Net the first two loops together without using a mesh stick.
Cut the thread near the knot just tied.


Saturday, June 10, 2017

Rectangle of Square Mesh - 6 x 14 squares - Loops on the Sides and Bottom - Starting from the Middle


I was able to figure out how to put loops on the sides and bottom of the rectangle.


Here are my instructions for creating this piece of square-mesh netting.

I made it with size 5 crochet thread, and used a #8 and a #6 knitting needle.


Before starting the actual netting:
  1. Fill a netting needle or shuttle with thread or cord.
  2. Attach it to a foundation loop.  To do this:
    1. Tie a slip knot in the thread or cord coming from the needle or shuttle.  Leaving a tail, at least 2 to 3 inches.
    2. Slip the foundation-loop cord through the slipknot.
    3. Tie the foundation-loop cord into a circle thereby creating a foundation loop.
    4. Tighten the slipknot.
  3. Attach the foundation loop to a tension device.
  4. Choose a mesh stick.

Start the Rectangle:
Row 1:  Using the smaller mesh stick, net 7 more knots into the foundation loop.

  • Remove the mesh stick and turn the work so that the next row can be worked from left to right. (This will be done at the end of each row.)

Row 2:  Using the larger mesh stick, net 1 knot into each loop.
Row 3:  Using the larger mesh stick, net 1 knot into each loop except the last loop, net the last two loops together.
Row 4:  Using the larger mesh stick, net 1 knot in each loop except the last loop, skip the last loop, turn the netting.

Continue by repeating rows 3 and 4. Each row will have one less loop than the previous row.

When there is only 1 loop on a row, cut the thread, remove the netting from the foundation loop, and remove the knots from the top of the loops in row one. Run the foundation-loop cord through one of the other rows of netting. Tie the thread from the netting needle to the loose thread at the end of row one.

Lengthen the Rectangle:
1. Net 1 knot into each loop except the last loop, net 2 knots in the last loop. (8 loops in the row)
2. Net 1 knot in each loop except the last loop, skip the last loop, turn the netting. (7 loops in the row)

Repeat these 2 rows until the number of squares desired equals the number of squares in the long side of the rectangle, ending with row 2.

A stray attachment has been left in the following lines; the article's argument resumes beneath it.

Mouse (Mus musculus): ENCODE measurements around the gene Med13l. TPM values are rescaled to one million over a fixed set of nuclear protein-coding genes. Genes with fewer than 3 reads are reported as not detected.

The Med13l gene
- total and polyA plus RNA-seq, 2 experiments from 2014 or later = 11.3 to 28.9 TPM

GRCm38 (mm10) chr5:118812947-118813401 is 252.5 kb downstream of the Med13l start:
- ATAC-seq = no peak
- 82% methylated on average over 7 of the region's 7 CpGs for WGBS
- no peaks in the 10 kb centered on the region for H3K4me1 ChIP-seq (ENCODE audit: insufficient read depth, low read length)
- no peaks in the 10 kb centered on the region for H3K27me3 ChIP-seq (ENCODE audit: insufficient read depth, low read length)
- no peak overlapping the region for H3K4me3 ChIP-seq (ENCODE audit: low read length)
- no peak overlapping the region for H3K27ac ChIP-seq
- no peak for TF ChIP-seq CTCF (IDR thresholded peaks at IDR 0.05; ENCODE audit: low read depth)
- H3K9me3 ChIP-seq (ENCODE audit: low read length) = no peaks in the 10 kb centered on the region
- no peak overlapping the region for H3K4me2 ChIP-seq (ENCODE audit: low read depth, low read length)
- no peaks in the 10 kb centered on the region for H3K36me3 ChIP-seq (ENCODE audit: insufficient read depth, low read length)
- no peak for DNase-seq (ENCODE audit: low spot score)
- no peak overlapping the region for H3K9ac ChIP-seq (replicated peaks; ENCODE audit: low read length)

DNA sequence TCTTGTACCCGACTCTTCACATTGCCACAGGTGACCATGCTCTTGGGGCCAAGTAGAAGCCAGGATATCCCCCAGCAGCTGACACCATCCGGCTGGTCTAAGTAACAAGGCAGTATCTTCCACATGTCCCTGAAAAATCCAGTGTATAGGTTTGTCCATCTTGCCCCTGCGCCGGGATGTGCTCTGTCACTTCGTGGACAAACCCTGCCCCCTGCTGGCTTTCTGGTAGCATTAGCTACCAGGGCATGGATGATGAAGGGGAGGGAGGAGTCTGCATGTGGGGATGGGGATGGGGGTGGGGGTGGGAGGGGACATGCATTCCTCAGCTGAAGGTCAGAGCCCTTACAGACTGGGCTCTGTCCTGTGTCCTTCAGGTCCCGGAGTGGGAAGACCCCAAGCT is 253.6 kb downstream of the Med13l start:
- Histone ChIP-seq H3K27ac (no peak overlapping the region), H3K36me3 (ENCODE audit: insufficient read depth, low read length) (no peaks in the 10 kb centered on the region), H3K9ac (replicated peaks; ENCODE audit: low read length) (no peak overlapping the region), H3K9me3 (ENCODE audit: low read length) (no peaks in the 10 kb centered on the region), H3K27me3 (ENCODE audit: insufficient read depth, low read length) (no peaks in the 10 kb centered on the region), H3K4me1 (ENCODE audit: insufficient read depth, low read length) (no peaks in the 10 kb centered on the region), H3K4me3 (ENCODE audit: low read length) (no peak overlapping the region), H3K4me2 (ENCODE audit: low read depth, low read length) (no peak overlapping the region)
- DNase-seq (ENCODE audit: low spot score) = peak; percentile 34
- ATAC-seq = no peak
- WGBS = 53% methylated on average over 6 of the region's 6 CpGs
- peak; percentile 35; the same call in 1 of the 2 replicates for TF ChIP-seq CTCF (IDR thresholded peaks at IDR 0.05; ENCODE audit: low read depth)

Finish the Rectangle:
Net 1 knot in each loop except the last loop, skip the last loop, turn the netting.

Repeat this row until there are only 2 loops on a row, without using a mesh stick, net 1 knot in the first loop and skip the second loop.

Cut the thread and remove the netting from the foundation loop.



Saturday, June 3, 2017

Rectangle of Square Mesh - 5 x 11 squares - Loops on the Bottom - Starting from the Middle


I could not figure out how to put loops on all four sides of a rectangle of square-mesh netting, but I did figure out how to put it on one side - the bottom.


Here are my instructions for creating this piece of square-mesh netting.

I made it with size 5 crochet thread, and used a #8 and a #6 knitting needle.


Before starting the actual netting:
  1. Fill a netting needle or shuttle with thread or cord.
  2. Attach it to a foundation loop.  To do this:
    1. Tie a slip knot in the thread or cord coming from the needle or shuttle.  Leaving a tail, at least 2 to 3 inches.
    2. Slip the foundation-loop cord through the slipknot.
    3. Tie the foundation-loop cord into a circle thereby creating a foundation loop.
    4. Tighten the slipknot.
  3. Attach the foundation loop to a tension device.
  4. Choose a mesh stick.
Start the Rectangle:
Row 1:  Using the smaller mesh stick, net 6 more knots into the foundation loop.

  • Remove the mesh stick and turn the work so that the next row can be worked from left to right. (This will be done at the end of each row.)

Row 2:  Using the larger mesh stick, net 1 knot into each loop.
Row 3:  Using the larger mesh stick, net 1 knot into each loop except the last loop, net the last two loops together.

Continue by repeating rows 3. Each row will have one less loop than the previous row.

When there is only 1 loop on a row, cut the thread, remove the netting from the foundation loop, and remove the knots from the top of the loops in row one. Run the foundation-loop cord through one of the other rows of netting. Tie the thread from the netting needle to the loose thread at the end of row one.

Lengthen the Rectangle:
1. Net 1 knot into each loop except the last loop, net 2 knots in the last loop. (7 loops in the row)
2. Net 1 knot in each loop except the last loop, skip the last loop, turn the netting. (6 loops in the row)

Repeat these 2 rows until the number of squares desired equals the number of squares in the long side of the rectangle, ending with row 2.

Finish the Rectangle:
1. Net 1 knot into each loop except the last loop, net the last two loops together.
2. Net 1 knot in each loop except the last loop, skip the last loop, turn the netting.

Repeat this row until there are only 2 loops on a row, net 1 knot in the first loop, now, without using a mesh stick, net into both the first loop again and into the second loop, netting them together.

Cut the thread and remove the netting from the foundation loop.